Background: Thymidylate synthase (TS) is important for maintenance of the intracellular thymidine pool, which is crucial for DNA synthesis and repair. TS messenger RNA and protein levels are predictive of response to 5-fluorouracil-containing therapy for patients with colorectal cancer and gastric cancer. High levels of expression of 2 other genes important in DNA synthesis and repair, RRM1 and ERCC1, are prognostic of survival in early stage nonsmall-cell lung cancer (NSCLC) patients. We hypothesized that intratumoral TS expression would be prognostic of outcome in stage I NSCLC.
Methods: Cytoplasmic tumoral TS was determined by automated in situ protein quantification (AQUA) in 160 patients with completely resected NSCLC that had not received chemotherapy or radiation. It was also determined by real-time quantitative reverse-transcriptase polymerase chain reaction (RT-PCR) in 85 similar patients. The 2 datasets were partially overlapping (N=32). The optimal cutpoint was determined by the maximal log-rank method with adjustment of the P-values for multiple looks.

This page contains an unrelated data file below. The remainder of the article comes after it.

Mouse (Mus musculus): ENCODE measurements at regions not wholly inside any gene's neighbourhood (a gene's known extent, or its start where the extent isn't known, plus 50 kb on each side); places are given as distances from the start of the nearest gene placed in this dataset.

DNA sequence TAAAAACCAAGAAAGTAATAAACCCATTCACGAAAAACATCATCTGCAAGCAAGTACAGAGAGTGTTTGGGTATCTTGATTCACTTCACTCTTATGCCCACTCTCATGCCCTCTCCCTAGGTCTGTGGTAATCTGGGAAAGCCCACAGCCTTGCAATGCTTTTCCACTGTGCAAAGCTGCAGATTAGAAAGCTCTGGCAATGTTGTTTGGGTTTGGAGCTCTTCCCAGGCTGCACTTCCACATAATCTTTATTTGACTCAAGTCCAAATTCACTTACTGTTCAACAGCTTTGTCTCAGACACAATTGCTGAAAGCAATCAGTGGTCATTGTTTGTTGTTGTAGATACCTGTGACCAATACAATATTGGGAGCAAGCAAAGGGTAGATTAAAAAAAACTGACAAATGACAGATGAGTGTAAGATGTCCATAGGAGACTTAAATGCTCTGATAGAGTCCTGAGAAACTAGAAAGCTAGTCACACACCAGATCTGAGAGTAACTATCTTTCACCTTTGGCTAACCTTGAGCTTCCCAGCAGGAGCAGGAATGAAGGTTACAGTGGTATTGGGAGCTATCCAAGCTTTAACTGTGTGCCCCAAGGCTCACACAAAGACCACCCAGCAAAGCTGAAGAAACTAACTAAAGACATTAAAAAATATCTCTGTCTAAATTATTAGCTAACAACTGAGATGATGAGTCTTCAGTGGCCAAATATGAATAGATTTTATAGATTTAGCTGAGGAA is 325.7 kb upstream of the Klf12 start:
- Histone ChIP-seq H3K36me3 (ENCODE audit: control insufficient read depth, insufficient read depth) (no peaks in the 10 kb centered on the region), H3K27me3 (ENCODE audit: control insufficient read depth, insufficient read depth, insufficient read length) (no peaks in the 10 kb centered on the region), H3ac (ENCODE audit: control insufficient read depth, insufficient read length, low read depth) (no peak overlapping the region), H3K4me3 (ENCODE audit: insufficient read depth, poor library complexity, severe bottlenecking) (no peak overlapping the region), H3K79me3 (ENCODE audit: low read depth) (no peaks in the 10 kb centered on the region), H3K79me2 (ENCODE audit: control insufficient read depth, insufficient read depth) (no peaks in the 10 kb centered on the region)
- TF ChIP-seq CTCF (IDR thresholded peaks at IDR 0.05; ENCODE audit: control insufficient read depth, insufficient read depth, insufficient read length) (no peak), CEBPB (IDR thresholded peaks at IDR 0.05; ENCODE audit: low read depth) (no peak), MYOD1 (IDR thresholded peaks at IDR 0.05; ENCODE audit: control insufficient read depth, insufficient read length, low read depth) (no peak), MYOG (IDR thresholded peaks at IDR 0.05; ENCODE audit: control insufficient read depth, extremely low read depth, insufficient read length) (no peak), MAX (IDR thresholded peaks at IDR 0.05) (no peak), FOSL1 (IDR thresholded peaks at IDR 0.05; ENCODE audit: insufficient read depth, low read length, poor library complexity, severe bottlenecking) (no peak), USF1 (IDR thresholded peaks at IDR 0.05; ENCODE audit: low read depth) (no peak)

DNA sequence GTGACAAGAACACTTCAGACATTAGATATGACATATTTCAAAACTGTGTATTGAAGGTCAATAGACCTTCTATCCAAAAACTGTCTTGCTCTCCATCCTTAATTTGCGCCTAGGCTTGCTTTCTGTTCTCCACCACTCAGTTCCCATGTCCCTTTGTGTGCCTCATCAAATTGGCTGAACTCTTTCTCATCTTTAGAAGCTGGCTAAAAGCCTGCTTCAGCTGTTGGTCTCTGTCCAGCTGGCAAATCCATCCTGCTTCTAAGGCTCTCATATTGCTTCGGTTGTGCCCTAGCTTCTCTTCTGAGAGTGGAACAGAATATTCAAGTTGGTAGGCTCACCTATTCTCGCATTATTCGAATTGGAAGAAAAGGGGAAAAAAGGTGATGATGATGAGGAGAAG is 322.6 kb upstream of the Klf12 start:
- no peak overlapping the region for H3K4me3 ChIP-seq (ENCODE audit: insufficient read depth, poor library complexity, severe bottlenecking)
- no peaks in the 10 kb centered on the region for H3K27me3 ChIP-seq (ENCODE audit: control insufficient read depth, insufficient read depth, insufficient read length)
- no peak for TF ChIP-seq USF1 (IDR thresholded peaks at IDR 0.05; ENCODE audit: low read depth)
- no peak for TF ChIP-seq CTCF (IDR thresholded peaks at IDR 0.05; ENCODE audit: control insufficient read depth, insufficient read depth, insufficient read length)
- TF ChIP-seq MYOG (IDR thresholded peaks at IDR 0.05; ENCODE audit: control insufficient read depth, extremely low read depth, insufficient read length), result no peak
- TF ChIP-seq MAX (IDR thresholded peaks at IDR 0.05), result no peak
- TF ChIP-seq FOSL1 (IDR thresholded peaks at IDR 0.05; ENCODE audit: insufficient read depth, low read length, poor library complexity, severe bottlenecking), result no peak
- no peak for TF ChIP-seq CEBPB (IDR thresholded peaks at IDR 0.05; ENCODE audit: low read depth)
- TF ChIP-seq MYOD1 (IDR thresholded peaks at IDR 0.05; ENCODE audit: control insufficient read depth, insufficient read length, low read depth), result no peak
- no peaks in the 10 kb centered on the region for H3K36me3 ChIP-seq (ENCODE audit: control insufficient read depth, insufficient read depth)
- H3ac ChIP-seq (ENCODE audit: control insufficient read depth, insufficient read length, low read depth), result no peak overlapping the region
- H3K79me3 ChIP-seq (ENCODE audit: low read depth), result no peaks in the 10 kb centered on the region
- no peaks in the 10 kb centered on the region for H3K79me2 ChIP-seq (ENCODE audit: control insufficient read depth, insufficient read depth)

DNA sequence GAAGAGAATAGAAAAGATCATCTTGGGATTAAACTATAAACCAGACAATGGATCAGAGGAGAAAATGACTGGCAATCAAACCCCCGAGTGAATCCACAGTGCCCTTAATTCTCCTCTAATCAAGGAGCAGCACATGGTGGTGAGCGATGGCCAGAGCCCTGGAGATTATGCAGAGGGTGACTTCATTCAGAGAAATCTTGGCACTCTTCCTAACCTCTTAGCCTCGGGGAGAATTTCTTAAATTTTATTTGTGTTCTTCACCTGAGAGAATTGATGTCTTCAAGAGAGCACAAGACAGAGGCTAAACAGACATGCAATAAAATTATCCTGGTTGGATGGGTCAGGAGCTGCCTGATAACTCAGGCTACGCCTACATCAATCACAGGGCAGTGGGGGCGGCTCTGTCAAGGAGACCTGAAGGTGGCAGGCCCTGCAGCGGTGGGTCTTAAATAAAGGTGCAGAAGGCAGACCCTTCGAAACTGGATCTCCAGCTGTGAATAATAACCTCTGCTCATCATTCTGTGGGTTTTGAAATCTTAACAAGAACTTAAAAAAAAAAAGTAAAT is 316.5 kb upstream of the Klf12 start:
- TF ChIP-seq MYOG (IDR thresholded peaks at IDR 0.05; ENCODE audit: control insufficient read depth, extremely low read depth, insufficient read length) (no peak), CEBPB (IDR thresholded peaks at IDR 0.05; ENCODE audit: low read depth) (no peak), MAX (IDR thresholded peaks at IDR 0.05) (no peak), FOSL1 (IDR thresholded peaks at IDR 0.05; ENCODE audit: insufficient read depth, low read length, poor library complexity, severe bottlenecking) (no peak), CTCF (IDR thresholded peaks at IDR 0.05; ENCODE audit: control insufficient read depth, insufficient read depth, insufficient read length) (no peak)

Results: TS protein expression was significantly associated with patient survival (P=.0013, adjusted P=.034). The optimal cutpoint was at the 25% percentile; the group with low expression (<or=57.02) had a median overall survival (OS) of 51.7 months, and the high expression group (>57.02) had a median OS of 81.3 months. TS mRNA expression was not significantly associated with patient survival or TS protein expression. In a multivariate analysis adjusting for tumor stage, TS remained significantly prognostic of survival (P=.0013, adjusted P=.032).
Conclusions: In situ cytoplasmic TS protein expression in tumors of patients with resected stage I NSCLC is a clinically important determinant of survival.
Copyright (c) 2008 American Cancer Society.